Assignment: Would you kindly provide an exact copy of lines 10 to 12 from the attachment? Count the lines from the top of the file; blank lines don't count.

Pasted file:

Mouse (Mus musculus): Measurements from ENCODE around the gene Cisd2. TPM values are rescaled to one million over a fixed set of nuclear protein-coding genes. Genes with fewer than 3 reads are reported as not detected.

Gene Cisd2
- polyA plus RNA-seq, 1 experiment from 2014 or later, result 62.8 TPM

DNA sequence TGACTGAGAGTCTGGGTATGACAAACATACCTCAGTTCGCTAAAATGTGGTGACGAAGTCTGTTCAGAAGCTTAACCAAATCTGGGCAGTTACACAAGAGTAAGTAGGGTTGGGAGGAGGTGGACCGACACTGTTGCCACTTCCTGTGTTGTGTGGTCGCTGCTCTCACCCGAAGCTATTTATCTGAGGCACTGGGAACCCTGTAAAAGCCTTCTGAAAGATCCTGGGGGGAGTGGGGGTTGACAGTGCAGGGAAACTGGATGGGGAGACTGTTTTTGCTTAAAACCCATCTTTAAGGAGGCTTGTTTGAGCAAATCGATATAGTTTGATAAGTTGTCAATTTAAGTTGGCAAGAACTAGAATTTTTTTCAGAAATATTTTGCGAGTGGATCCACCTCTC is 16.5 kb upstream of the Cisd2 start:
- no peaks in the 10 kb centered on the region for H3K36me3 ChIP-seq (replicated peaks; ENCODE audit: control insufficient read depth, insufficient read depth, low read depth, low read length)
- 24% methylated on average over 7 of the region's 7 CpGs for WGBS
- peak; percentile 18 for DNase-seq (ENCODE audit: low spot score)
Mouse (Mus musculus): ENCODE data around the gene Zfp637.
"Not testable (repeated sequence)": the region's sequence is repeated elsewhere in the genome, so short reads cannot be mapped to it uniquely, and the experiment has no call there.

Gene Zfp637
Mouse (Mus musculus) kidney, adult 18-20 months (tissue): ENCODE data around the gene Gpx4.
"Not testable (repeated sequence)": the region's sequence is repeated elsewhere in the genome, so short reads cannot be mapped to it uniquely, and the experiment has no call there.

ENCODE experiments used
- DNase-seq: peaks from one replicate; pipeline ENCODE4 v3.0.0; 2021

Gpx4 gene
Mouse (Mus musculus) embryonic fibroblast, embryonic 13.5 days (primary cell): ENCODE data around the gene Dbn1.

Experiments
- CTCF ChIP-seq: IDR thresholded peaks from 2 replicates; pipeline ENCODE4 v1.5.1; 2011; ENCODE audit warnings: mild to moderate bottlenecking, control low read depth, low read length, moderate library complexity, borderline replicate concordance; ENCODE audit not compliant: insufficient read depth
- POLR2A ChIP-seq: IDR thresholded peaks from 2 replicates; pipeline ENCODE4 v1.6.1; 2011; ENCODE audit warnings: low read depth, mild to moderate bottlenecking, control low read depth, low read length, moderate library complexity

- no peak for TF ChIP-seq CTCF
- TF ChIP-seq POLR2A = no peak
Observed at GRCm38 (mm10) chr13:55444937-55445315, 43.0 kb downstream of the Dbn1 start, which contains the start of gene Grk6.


Gene Zfp637
Mouse (Mus musculus) kidney, adult 18-20 months (tissue): ENCODE data around the gene Gpx4.
"Not testable (repeated sequence)": the region's sequence is repeated elsewhere in the genome, so short reads cannot be mapped to it uniquely, and the experiment has no call there.